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After leading Riverbed for 16 years, co-founder and CEO Jerry Kennelly turns the reigns over to Paul Mountford.

In 2010, pop singer Katy Perry released a song called Firework. Some of its lyrics are: “Cause baby you’re a firework, come on show ’em what you’re worth, make ’em go oh, oh, oh.”  In addition to being one of my favorite Katy Perry songs, it’s always reminded me of the firework that was Riverbed and its charismatic and often outspoken CEO, Jerry Kennelly.

Cisco makes organizational changes, shifting roles and responsibilities and bringing new leadership on board.

Since the day he took the CEO position at Cisco, Chuck Robbins has been shuffling the executive cards at Cisco. Last week, he continued to re-tool the company by adding a couple of new people and reorganizing other groups. Here is a summary of the changes and the impact to Cisco.

At Nvidia’s GTC, CEO Jensen Huang performed a 2.5-hour keynote loaded with announcements. These are the key ones CIOs should take note of.

Over the past five years, the use of artificial intelligence (AI) has exploded, giving rise to several new conferences on the topic. However, the premier event has become Nvidia’s GPU Technology Conference (GTC), the latest of which was held in San Jose, California, last week. Attendance was a whopping 8,500, about 2,000 more than GTC17. (Note: Nvidia is a client of ZK Research.)

Arista’s new line of network switches provides greater performance and scale to meet the demands of cloud providers and cloud-first businesses.

It’s fair to say that there has never been a bigger driver of network evolution than the cloud. The reason for this is the cloud is a fundamentally different kind of compute paradigm, as it enables applications, data and architecture changes to be done seemingly instantly. Cloud-native infrastructure is what enables mobile app developers to roll out new versions daily if they so choose.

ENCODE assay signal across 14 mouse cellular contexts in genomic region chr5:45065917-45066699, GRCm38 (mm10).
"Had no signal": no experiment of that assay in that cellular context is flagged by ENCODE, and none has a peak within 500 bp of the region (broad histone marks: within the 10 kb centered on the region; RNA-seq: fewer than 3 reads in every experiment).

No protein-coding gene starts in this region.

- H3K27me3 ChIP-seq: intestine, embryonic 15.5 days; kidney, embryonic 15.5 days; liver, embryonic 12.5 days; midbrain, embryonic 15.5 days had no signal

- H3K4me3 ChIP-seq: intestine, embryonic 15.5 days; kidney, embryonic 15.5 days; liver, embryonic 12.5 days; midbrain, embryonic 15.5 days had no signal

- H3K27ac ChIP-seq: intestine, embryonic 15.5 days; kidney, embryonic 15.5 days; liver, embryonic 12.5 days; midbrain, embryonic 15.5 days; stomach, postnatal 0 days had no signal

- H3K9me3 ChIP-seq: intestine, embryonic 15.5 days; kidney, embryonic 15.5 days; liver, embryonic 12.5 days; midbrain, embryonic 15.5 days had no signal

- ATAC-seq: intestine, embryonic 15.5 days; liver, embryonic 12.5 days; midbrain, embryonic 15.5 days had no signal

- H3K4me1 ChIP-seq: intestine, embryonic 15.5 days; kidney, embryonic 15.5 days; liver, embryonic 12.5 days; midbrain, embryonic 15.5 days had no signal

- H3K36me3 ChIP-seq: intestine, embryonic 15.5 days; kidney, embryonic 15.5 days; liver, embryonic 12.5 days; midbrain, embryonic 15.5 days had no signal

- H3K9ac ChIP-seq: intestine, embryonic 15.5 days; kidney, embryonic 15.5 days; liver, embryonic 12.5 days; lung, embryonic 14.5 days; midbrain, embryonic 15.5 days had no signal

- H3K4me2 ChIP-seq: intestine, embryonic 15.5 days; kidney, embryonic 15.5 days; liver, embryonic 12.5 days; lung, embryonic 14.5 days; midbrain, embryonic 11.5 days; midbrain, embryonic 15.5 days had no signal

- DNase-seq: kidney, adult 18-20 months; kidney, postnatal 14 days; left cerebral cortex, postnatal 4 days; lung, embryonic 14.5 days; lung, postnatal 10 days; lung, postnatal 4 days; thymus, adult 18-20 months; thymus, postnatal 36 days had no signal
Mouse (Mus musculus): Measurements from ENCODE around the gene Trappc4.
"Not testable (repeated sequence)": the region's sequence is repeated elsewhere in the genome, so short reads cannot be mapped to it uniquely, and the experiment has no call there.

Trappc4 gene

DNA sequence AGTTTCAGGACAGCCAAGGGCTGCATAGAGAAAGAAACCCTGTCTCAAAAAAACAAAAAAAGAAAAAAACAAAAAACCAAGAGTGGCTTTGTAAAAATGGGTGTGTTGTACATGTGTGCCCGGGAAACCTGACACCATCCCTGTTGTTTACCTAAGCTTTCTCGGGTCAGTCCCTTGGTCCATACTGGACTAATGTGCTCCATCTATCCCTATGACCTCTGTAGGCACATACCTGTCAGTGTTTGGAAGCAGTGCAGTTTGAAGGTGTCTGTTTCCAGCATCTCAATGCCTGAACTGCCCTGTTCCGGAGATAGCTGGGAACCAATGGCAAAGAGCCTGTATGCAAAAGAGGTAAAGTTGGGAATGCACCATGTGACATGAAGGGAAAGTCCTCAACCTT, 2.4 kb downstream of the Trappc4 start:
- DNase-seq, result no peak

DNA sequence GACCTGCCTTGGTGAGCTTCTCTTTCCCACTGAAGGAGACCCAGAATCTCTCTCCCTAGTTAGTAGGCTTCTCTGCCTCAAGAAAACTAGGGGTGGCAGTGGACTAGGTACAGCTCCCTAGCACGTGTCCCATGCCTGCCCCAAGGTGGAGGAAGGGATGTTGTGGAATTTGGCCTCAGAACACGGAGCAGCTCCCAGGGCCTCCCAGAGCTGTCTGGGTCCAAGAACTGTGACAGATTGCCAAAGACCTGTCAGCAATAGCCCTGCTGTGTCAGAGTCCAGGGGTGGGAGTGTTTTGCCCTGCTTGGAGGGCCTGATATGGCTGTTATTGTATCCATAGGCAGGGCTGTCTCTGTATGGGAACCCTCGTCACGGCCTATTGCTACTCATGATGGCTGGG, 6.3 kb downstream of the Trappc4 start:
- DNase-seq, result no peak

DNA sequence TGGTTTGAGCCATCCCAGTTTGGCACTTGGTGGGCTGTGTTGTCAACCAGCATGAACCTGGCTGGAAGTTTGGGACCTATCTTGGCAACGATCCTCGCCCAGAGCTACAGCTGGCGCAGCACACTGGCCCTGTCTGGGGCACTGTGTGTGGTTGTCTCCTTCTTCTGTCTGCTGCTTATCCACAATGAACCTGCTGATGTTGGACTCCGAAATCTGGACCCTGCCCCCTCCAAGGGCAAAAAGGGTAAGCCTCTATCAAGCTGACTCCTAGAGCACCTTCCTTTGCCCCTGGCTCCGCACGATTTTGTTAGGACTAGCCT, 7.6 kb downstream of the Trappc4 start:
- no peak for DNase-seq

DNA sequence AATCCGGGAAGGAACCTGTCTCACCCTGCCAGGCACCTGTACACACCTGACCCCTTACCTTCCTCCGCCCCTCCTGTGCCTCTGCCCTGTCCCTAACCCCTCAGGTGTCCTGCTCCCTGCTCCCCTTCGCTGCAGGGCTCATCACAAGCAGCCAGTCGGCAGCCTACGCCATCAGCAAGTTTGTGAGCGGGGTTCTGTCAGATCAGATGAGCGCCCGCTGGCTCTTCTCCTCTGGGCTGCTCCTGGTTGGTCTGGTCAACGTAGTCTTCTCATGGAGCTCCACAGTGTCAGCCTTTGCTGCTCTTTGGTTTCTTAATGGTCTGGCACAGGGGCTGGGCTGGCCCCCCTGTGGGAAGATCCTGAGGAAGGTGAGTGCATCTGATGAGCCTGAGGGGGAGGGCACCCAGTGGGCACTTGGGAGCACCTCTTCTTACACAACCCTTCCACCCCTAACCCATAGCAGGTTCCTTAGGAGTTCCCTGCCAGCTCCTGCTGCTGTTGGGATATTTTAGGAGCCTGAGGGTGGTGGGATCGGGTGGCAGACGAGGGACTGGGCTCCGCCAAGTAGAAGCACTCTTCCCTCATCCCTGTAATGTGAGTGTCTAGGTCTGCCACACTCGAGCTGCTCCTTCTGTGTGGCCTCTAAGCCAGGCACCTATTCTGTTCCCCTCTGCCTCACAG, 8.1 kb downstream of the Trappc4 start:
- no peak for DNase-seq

Pure Storage’s AIRI simplifies and speeds up the process of deploying infrastructure to support artificial intelligence-based systems.

The technology that powers businesses is evolving faster than ever before, allowing us to do more than we ever thought possible. Things that were once only seen in science fiction movies are actually coming to life.

One of these areas is the field of artificial intelligence (AI). We’re on the verge of having machines diagnose cancer, map out the universe, take over dangerous jobs, and drive us around. The downside to the rapid evolution has been a rise in complexity. Putting together the infrastructure and software to power AI-based systems can often take months to build, tune, and tweak so that it runs optimally.

Introduces a turnkey approach to blending physical spaces with digital technologies.

Aruba, a Hewlett Packard Enterprise Company, is holding its annual Atmosphere conference in Las Vegas this week. The show is generally a pretty hard-core networking event for a highly technical audience, but this year the event has evolved as Aruba has shifted much of its messaging to be more business relevant — and that makes sense given Wi-Fi has become so critical to digital transformation.

An interesting supporting proof point of this comes from a CIO event I moderated a couple of months ago regarding digital transformation. On my panel, I had four CIOs, each from a different industry vertical. Every one of them discussed the importance of high quality Wi-Fi and one even made the argument that the technology should be thought of as the foundation for digital transformation.

Polycom’s portfolio complements Plantronics perfectly, which will give the combined company a clearer path to the UC market.

It’s been a long and strange last couple of years for Polycom. In April 2016, Mitel announced it would plunk down a shade under $2 billion for the voice and video conferencing specialist only to have the deal scuttled by a private equity firm, Siris Captial Group, which pushed the offer to $2 billion. After the dust settled and the financial engineering was done, the final purchase price wound up being $1.7 billion, with the investors paying about half from their own fund and borrowing the other half. Polycom was a cash-rich company and had about $700M in the bank at the time, which certainly offset the purchase price.



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